For lifestyle vlogger, videographer, and verified citizen of the world Sam Evans, a new holiday destination, event or activity is more than just a memory. It’s how Sam captures those memories, both in still form and in moving picture, that has earned him more than just a tidy following on Instagram: it’s also made him the go-to guy for first-rate travel video production, both in Australia and abroad.
Sam has long been a fan of his beloved Go-Pro, for filming when he’s off the beaten track, favouring it for its ability to perform when in the throes of yet another epic action sequence (read: jumping out of a plane). Recently, however, he’s started producing some of his content using only his trusty Samsung Galaxy S9+.
“As I work across social media, my phone is often the centrepiece of my work”, says Sam. “With the upgraded camera on the S9+ I can now make everyday moments epic and capture split second actions with super slow mo to help tell my story. The fact the phone is waterproof enables me to have no limits on where/how I capture content.”
When the phone was released some three months back, it was done so on the premise that this is a camera with a phone attached, and not the other way around. In those three months since, we’ve been playing on our handset, and it’s more than easy to see that this is indeed a superb piece of visual equipment, no matter what your level of experience may be. And while all smartphones come with impressive cameras built-in these days, a pro like Evans can explain the nuanced difference between this and his last phone, to demonstrate exactly why the S9+ is a cut above the rest.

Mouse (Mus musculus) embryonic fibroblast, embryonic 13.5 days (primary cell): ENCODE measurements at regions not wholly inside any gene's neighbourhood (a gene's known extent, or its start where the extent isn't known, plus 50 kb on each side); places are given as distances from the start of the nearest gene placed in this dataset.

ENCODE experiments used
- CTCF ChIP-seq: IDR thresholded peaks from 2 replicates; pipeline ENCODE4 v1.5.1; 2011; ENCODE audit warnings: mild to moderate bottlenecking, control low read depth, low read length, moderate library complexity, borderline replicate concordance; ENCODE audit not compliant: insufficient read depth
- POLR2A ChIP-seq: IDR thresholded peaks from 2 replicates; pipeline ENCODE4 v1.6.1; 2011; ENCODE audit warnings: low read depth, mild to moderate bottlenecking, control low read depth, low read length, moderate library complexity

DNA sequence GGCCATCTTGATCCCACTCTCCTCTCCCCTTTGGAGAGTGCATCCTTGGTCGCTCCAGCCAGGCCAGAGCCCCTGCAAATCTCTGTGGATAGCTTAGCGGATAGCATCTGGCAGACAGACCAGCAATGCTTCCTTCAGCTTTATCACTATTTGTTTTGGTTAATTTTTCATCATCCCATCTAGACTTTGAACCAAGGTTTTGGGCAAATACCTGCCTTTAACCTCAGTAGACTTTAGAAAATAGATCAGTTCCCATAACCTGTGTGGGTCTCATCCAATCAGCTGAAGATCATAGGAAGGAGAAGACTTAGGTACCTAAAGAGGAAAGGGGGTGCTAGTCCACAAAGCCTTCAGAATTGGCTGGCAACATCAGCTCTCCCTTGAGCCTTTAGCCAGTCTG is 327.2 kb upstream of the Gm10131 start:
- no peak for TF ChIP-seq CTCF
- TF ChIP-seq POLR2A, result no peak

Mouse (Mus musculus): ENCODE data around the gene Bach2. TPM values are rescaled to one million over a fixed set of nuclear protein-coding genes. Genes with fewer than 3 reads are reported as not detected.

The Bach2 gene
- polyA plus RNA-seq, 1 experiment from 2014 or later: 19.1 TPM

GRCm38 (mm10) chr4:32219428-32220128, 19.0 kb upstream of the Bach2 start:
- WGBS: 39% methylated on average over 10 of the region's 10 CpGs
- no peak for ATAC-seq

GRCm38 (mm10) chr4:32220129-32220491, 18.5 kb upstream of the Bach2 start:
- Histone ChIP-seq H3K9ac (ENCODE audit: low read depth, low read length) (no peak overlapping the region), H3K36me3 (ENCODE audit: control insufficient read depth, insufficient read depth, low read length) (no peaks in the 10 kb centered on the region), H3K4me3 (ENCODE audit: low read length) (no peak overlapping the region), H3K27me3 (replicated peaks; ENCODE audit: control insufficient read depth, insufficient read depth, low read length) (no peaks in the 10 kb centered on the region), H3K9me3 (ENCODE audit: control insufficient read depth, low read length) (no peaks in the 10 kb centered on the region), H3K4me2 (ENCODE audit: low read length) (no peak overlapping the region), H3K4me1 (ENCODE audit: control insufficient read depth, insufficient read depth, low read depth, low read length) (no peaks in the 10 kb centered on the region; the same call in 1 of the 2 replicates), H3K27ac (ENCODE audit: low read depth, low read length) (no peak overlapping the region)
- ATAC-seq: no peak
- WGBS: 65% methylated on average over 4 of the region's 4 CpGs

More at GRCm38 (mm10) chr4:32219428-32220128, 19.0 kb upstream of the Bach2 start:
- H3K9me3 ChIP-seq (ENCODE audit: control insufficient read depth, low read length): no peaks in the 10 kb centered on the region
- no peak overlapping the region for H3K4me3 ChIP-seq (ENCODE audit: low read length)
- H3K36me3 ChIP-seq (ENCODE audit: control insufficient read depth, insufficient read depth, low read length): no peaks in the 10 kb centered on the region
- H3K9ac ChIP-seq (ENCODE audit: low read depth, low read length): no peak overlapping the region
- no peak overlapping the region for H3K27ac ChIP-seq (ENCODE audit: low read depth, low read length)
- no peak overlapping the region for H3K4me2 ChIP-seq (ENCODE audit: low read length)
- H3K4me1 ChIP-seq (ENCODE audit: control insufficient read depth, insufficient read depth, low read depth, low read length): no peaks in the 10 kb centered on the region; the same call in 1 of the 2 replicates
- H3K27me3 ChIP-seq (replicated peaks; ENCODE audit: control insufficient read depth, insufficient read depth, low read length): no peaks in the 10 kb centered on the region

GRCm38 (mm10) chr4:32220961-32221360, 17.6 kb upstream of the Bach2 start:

“This new camera shoots at a staggering 960fps, which allows me to turn 0.1 of a second into a full length movie”, he continues. “It also has a dual aperture going down to f1.5 which is enough to bring even the darkest scenes to life.”
this clip was shot 100% on the new #GalaxyS9 from @samsungau – the quality that can now be achieved from a device that slides into your pocket just baffles me. With 4k/60fps, 1080p/240fps and 720p/960fps now on my phone, I am excited to explore the world of mobile cinematography much more. – huge thanks to the team at @samsungau for believing in me and empowering me as a creative to push my own boundaries, your support means the world. – big love also to @normathias, @angeliquesc and @claudiallorens for helping me with the shoot, you guys are the real MVP! – ?// wanted to also highlight the boys from @theseigemusic for this epic track “The Drum”, it fits my vision so well. – #ToTheMakers / #DoWhatYouCant
To prove they weren’t just talking the talk, Samsung flew Sam to Barcelona for the global launch of the Galaxy S9+. He filmed his entire experience without any professional lighting or lenses: just the phone.
They then took him to their headquarters in Seoul, South Korea, to meet with the president. He shot that entirely on his Galaxy S9+, too.
“In today’s day and age, most people always have their phone on them. When I used to go out to live music events or epic day trips, I’d always pack a GoPro or DSLR, now I can always trust that if I’m in a situation where I need to take a quality shot, my phone will always do the trick. Allowing me to walk around with way less gear on a day to day basis.”
And while it’s obvious that, in Sam’s case, there’s a fair bit of talent behind the lens, both the hardware and the software of the Galaxy S9+ has been specifically created to make everybody better at capturing that perfect snap or professional looking video. Sam leaves us with a few pointers on how to get the most out of the device.
“My best tip for when you’re really trying to take a good image is to shoot using the “Pro” mode. This allows you to take full control of all the camera settings including shutter speed and Aperture, giving you complete creative freedom.”
Whatever setting you use: this is a remarkably well-thought out piece of technology, and the app that controls it has everything you need to replace whatever bulky camera items you carry around for sublime shots. All with a simple point-and-shoot.